Jim Pasco, executive director of the National Fraternal Order of Police, says his Washington, D.C.-based police labor organization routinely opposes residency requirements. Pasco says most jurisdictions have some version of a residency requirement.
"We resist their imposition where they do not exist, and we try to overturn them where they do. It's ongoing. It's part of every contract negotiation," Pasco says. "A police officer has the right to live wherever he or she chooses." The odd dynamics of state control over city police, which date back to the Civil War, hamper Mayor Slay's efforts to kill the bills. Though the police department is funded out of the city's budget, the police themselves are not city employees; members of the Board of Police Commissioners, which imposed the rule, are appointed by the governor.
Gary Wiegert, president of the St. Louis Police Officers Association, declined to be interviewed for this story, but last week, on his radio talk show on WGNU (920 AM), he said city politicians are discussing a compromise. "Right now a compromise isn't necessary because we're winning," Wiegert said. "I think that's why they want to compromise -- because they want to keep the whole thing from being passed."
Such a compromise might include retaining the residency requirement until a police officer serves on the force for a certain length of time or limiting how far away an officer can live in an effort to shorten commuting times in case of emergency.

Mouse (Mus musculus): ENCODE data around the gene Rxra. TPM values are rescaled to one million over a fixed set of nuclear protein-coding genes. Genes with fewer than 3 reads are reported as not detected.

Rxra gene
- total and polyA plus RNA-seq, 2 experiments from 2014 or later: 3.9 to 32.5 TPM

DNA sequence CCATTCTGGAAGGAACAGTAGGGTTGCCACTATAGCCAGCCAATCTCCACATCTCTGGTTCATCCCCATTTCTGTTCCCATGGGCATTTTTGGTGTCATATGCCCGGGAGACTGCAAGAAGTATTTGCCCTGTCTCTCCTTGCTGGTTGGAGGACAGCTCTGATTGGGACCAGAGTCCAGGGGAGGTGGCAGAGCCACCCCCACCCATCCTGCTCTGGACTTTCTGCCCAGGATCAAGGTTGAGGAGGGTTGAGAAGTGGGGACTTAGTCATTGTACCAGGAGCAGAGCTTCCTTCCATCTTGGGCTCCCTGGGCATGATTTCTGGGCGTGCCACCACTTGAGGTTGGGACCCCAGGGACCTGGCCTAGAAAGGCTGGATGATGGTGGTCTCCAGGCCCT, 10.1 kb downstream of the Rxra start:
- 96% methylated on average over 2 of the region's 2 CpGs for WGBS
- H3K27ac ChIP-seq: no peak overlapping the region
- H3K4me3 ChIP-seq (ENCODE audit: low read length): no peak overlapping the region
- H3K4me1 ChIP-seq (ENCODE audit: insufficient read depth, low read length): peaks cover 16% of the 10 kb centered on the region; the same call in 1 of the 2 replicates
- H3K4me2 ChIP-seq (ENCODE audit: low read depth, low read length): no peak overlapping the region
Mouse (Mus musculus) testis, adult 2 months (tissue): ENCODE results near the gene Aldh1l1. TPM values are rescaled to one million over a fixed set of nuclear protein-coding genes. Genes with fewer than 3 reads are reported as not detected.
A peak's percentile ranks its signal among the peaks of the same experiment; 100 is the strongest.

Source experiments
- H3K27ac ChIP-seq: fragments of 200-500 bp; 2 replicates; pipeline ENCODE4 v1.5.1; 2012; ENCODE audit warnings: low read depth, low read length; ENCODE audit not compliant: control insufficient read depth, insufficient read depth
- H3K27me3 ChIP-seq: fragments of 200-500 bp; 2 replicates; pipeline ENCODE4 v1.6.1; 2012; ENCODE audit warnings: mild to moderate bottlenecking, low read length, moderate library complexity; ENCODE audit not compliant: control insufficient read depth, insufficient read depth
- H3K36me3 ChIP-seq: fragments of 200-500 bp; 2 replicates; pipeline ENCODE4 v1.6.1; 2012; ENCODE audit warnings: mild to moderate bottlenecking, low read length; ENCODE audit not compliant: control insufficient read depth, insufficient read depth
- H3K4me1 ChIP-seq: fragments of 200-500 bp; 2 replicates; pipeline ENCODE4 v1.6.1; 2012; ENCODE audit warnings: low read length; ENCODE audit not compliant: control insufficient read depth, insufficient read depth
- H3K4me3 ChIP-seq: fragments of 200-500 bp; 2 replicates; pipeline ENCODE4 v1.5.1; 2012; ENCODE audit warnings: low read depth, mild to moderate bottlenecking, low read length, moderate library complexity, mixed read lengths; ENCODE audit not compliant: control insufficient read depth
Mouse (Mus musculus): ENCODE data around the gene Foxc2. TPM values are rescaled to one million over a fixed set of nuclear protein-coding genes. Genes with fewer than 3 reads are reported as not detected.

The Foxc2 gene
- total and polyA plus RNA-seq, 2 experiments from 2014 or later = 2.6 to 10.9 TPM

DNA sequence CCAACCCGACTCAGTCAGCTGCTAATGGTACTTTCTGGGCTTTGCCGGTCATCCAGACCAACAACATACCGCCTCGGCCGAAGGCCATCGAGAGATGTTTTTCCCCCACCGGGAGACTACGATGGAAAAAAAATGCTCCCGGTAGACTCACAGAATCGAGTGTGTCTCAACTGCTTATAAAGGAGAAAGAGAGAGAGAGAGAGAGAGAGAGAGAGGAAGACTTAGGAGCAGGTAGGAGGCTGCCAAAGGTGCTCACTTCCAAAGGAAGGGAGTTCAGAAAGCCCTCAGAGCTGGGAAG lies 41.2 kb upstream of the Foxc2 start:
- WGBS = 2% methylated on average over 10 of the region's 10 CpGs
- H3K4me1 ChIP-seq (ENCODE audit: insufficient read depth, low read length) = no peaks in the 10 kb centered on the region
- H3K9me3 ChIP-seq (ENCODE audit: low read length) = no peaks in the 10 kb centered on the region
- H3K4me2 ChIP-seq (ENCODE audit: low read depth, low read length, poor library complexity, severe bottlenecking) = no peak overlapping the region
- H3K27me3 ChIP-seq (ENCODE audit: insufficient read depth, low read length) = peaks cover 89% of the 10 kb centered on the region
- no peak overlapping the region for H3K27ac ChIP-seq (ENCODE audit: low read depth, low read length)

Governor Bob Holden can veto legislation, but Wiegert says the bill would be attached as an amendment to a larger, less controversial bill, in light of the fact that Holden only has line-item veto power over budget matters. The governor must also weigh a veto against the possibility of losing the support of the state Fraternal Order of Police, which has endorsed him in past elections.
Still, Villa -- a former speaker of the house and former aldermanic president -- isn't about to give up. "You can talk it to death or you can amend it," Villa says. So far, he adds, he hasn't seen any compromise worth making. "The compromise I was presented was really folly, because it said they could leave if we have a nonaccredited school district. If the district loses accreditation, you'd see a mass exodus. I just threw that one in my drawer."